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An attempt to explain the neurological symptoms of Myalgic Encephalomyelitis/Chronic Fatigue Syndrome

A Letter to the Editor to this article was published on 24 January 2022

A Correction to this article was published on 11 January 2022

This article has been updated


There is accumulating evidence of endothelial dysfunction, muscle and cerebral hypoperfusion in Myalgic Encephalomyelitis/Chronic Fatigue Syndrome (ME/CFS). In this paper we deduce the pathomechanisms resulting in central nervous pathology and the myriad of neurocognitive symptoms. We outline tentative mechanisms of impaired cerebral blood flow, increase in intracranial pressure and central adrenergic hyperactivity and how they can well explain the key symptoms of cognitive impairment, brain fog, headache, hypersensitivity, sleep disturbances and dysautonomia.


Myalgic Encephaloymelitis (ME/CFS) or Chronic Fatigue Syndrome is a frequent and debilitating but still enigmatic disease. It presents with a confusing variety of symptoms ranging from neurological symptoms, fatigue, exertional intolerance with post-exertional malaise (PEM), chronic muscle pain, skeletal muscle and cardiovascular findings to complaints arising from many other organs [11]. No effective treatment exists so far. ME/CFS is often triggered by infections with various viruses, like EBV, enteroviruses, influenza virus, dengue fever and as a recent example Corona virus (SARS-CoV2) [21, 22]. Very recent studies into post-Covid-19 syndrome (PCS) suggest that there is a broad overlap in symptomatology between both conditions [21, 25, 28, 29, 36, 45].

ME/CFS is classified as a neurological disease. This is based on neurological symptoms including mental fatigue, impaired cognition, psychomotor slowing, disturbed sleep, hypersensitivities to noise, light and smells, headache, pain and paresthesias and severe dysautonomia.

Many symptoms are, however, not obviously explained by neurological pathology including the cardiovascular situation with orthostatic intolerance, hypovolemia and a low activity of the renin–angiotensin–aldosterone system (RAAS), or the impaired muscle function (reduced handgrip strength and fatigability) and energetic disturbance. This co-occurrence of seemingly unrelated symptoms and findings prompts to look for a unifying explanation (the most parsimonious explanation).

In a first hypothesis paper initially stimulated by the finding in ME/CFS patients of autoantibodies against ß2-adrenergic receptors (ß2AdR) we hypothesized that ß2AdR dysfunction could be of critical importance in the pathophysiology of ME/CFS [43], see Textbox 1). We described a disturbed interaction between the cardiovascular system and the skeletal muscle, where dysfunction of vascular and cardiac ß2AdR together with endothelial dysfunction of other causes plays a key role.

Decreased cerebral blood flow (CBF)

In the first two hypothesis papers we identified ß2AdR dysfunction, high sympathetic tone (stress), hypovolemia (preload failure), endothelial or vascular dysfunction, and an energetic disturbance in skeletal muscle as the main critical factors in the ME/CFS pathophysiology [43]. Meanwhile more evidence for endothelial dysfunction has accumulated. Altered endothelial dysfunction-related microRNAs were found in plasma from ME/CFS patients recently [5]. In Covid-19 infection the endothelium is severely affected and the disturbance seems to persist in post-Covid Syndrome (PCS) [12, 16, 24, 27, 38]. Particularly the finding of severe endothelial affection in Covid-19 and the persisting endothelial dysfunction corroborates our hypothesis of a role of endothelial and vascular dysfunction in the pathogenesis of PCS. Endothelial dysfunction may result in decreased CBF.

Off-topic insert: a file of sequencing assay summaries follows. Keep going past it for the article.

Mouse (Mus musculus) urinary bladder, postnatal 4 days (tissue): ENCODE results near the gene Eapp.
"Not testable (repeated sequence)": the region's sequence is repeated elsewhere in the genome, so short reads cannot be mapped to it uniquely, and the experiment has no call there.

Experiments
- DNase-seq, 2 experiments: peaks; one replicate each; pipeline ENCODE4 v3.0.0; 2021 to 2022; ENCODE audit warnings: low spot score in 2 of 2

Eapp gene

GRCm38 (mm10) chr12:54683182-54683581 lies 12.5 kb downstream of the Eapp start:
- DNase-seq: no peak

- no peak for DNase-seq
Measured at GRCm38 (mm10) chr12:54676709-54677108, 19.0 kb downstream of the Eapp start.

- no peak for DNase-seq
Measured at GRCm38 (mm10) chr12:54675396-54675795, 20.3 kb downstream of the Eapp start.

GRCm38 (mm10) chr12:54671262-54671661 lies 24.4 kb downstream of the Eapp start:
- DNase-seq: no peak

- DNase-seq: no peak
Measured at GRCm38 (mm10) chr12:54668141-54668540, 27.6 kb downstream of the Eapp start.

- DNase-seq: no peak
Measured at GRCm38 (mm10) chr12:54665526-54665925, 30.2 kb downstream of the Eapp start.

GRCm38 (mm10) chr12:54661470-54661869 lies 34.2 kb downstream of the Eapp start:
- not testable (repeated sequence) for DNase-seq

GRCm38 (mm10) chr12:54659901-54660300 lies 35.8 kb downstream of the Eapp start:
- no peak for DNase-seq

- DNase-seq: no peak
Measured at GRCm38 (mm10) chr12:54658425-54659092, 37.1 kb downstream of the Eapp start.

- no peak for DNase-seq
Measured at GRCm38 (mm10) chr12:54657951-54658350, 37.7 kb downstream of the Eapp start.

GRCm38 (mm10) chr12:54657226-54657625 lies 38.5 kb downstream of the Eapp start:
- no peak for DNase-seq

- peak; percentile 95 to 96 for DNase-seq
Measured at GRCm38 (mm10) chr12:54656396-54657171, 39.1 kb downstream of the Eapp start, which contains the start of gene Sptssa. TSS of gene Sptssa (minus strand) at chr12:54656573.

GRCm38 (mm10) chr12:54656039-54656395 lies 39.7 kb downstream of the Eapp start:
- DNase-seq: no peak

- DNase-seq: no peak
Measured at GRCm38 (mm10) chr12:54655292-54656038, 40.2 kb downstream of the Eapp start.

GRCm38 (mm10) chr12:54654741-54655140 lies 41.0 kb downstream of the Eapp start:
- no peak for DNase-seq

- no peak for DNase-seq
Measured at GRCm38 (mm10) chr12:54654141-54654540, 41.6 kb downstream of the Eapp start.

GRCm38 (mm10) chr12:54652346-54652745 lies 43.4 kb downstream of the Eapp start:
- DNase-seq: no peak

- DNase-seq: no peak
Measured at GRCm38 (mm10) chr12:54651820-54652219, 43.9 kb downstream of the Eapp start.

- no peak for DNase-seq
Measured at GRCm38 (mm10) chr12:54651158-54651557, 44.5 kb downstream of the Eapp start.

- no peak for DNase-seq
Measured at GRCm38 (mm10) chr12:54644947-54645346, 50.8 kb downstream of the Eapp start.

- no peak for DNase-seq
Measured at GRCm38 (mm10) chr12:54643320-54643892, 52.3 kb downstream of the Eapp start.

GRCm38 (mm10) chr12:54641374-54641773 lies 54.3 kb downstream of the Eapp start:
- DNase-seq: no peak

Patients with ME/CFS have a reduced absolute CBF [46]. Another very consistent finding is a decrease in CBF during orthostatic challenge (head-up tilt testing), i.e. after leaving the horizontal position. End-tilt CBF reduction was 7% in healthy controls versus 26% in ME/CFS, and a 24.5% decrease was decribed already after changing the position from supine to sitting in severe ME/CFS [710]. As a possible explanation for the orthostatic intolerance and the decrease in CBF we assume the presence of both a strong vasoconstrictor effect mediated by an elevated sympathetic tone and weakened vasodilator influences, that occurred in particular by dysfunction of ß2AdR and other causes of endothelial and vascular dysfunction. Covid-19 seriously affects the endothelium and there is evidence of chronic endothelial dysfunction in the post-Covid-syndrome similar to that in ME/CFS [12]. ß2AdRs have vasodilator effects in the brain, skeletal muscle and the heart, a mechanism to increase blood flow during muscular activity (a functional unit with the brain steering and coordinating muscle activity and the heart providing the blood flow for both organs). Since orthostatic stress is permanent during human activities (standing and even sitting) it is the basic stressor to which all other forms of stress are additive. It can desensitize ß2AdR and cause vasoconstrictor predominance by the α1-adrenergic effects that do not desensitize upon chronic stimulation in contrast to ß2AdR [43]. Chronic psychosocial stress itself can cause endothelial dysfunction and an increase in vasconstrictor mechanisms by functional and structural changes fixing the state of vasoconstriction (similar to the mechanisms that lead to fixed hypertension) [23, 47]. Endothelial dysfunction, which is clearly present in ME/CFS and PCS, has been found associated with cognitive impairment in different conditions, in the elderly as well as in children [17, 41]. Since the decrease in CBF already occurs after changing position from horizonal to sitting, orthostatic stress can be considered as the basic and permanent stressor during human activities in the awake state. We think that a decrease in CBF by 25% already in a sitting position, a concomitantly disturbed neurovascular coupling and endothelial dysfunction will not allow enduring cognitive efforts or mental work, with mental fatigue being the consequence.